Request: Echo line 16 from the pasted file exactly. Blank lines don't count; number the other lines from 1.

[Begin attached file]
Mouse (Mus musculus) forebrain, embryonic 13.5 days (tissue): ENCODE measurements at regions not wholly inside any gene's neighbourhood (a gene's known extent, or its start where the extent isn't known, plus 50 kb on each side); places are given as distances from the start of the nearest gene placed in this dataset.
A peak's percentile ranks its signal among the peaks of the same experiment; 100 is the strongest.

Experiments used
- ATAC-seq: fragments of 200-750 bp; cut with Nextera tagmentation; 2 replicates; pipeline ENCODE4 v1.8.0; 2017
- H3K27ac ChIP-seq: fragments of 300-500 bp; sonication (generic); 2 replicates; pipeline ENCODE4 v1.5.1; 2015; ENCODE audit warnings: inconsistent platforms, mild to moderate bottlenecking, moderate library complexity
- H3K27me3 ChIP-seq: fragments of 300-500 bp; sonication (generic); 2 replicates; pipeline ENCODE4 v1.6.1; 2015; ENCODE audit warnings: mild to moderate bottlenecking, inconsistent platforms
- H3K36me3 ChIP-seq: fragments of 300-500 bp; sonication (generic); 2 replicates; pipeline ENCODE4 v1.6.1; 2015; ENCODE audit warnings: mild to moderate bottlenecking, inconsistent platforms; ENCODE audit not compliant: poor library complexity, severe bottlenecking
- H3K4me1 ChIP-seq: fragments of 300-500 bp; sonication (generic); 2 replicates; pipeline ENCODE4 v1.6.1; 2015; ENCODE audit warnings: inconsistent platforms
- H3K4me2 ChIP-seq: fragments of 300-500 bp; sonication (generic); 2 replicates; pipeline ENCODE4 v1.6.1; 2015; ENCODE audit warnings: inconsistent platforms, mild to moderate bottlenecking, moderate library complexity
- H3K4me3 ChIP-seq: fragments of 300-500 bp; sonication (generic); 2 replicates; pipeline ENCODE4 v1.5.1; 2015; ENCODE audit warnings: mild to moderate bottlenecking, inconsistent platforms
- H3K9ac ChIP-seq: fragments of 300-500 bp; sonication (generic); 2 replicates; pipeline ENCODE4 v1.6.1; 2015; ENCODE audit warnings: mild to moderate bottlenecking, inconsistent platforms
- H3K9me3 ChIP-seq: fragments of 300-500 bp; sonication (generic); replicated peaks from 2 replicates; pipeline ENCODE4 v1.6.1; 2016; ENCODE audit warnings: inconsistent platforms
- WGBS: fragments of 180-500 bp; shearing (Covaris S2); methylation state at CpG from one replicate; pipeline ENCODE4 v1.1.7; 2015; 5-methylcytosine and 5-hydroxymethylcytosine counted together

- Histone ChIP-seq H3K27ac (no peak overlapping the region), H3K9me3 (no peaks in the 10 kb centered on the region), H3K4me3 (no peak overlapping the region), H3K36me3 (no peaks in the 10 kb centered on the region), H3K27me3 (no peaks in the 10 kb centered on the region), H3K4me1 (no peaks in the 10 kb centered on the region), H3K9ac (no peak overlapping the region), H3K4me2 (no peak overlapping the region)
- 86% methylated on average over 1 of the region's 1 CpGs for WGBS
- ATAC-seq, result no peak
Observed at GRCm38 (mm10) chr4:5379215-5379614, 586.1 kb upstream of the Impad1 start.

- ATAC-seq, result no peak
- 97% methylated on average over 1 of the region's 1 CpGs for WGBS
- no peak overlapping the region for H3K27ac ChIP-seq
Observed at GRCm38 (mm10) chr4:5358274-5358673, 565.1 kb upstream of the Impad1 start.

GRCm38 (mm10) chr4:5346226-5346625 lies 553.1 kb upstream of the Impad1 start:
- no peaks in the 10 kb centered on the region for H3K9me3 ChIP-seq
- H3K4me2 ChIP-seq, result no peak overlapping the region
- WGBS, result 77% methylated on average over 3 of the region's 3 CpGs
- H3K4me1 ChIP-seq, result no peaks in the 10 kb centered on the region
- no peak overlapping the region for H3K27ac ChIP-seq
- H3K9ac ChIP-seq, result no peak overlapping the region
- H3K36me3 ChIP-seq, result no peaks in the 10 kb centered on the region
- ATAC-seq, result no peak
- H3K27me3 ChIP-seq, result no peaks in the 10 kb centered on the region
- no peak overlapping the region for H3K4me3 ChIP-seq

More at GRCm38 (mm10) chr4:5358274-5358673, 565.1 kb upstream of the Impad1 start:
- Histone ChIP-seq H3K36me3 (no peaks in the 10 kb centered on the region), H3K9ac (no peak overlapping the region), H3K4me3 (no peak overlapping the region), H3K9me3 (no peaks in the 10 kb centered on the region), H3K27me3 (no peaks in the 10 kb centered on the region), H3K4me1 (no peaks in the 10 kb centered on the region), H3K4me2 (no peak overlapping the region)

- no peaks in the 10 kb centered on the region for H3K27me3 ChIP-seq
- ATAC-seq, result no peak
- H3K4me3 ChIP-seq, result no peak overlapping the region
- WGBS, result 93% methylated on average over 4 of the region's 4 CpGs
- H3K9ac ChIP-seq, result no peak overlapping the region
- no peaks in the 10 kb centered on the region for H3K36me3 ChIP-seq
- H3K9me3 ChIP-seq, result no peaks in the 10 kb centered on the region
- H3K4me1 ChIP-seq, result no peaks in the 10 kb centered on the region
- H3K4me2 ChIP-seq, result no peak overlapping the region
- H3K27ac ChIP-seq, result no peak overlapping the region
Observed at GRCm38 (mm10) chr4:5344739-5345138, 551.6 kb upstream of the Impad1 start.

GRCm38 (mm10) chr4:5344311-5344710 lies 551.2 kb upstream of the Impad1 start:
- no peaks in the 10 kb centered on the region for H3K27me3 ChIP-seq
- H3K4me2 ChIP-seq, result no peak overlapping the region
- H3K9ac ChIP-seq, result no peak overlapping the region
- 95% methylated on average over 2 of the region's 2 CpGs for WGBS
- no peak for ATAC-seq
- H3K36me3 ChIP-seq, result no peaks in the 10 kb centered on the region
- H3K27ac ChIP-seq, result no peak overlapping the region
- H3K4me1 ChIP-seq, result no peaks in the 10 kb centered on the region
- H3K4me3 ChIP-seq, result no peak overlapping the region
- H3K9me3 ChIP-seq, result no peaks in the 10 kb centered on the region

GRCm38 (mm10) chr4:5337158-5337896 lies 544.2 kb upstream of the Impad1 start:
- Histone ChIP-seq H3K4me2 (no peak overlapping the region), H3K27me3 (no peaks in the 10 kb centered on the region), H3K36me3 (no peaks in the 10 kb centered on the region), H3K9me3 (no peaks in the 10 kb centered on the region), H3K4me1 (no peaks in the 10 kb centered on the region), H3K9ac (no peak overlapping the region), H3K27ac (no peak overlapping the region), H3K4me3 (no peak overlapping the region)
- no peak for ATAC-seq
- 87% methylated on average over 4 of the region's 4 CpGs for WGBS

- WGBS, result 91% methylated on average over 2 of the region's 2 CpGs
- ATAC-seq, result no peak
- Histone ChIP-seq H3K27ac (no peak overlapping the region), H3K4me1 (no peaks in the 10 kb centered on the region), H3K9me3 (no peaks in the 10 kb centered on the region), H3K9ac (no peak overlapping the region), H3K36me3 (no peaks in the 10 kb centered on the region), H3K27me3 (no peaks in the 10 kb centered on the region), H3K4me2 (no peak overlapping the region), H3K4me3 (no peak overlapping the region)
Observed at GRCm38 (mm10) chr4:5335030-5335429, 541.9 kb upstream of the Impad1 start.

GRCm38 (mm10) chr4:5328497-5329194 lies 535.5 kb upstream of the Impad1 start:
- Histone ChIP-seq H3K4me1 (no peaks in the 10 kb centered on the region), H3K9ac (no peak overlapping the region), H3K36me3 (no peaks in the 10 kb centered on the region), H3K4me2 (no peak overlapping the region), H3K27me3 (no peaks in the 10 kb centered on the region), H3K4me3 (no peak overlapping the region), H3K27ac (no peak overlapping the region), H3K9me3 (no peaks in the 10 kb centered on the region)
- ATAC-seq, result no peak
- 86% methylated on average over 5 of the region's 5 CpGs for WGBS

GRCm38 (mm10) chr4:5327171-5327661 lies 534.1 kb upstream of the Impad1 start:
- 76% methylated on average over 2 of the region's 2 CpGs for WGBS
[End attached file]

- ATAC-seq, result no peak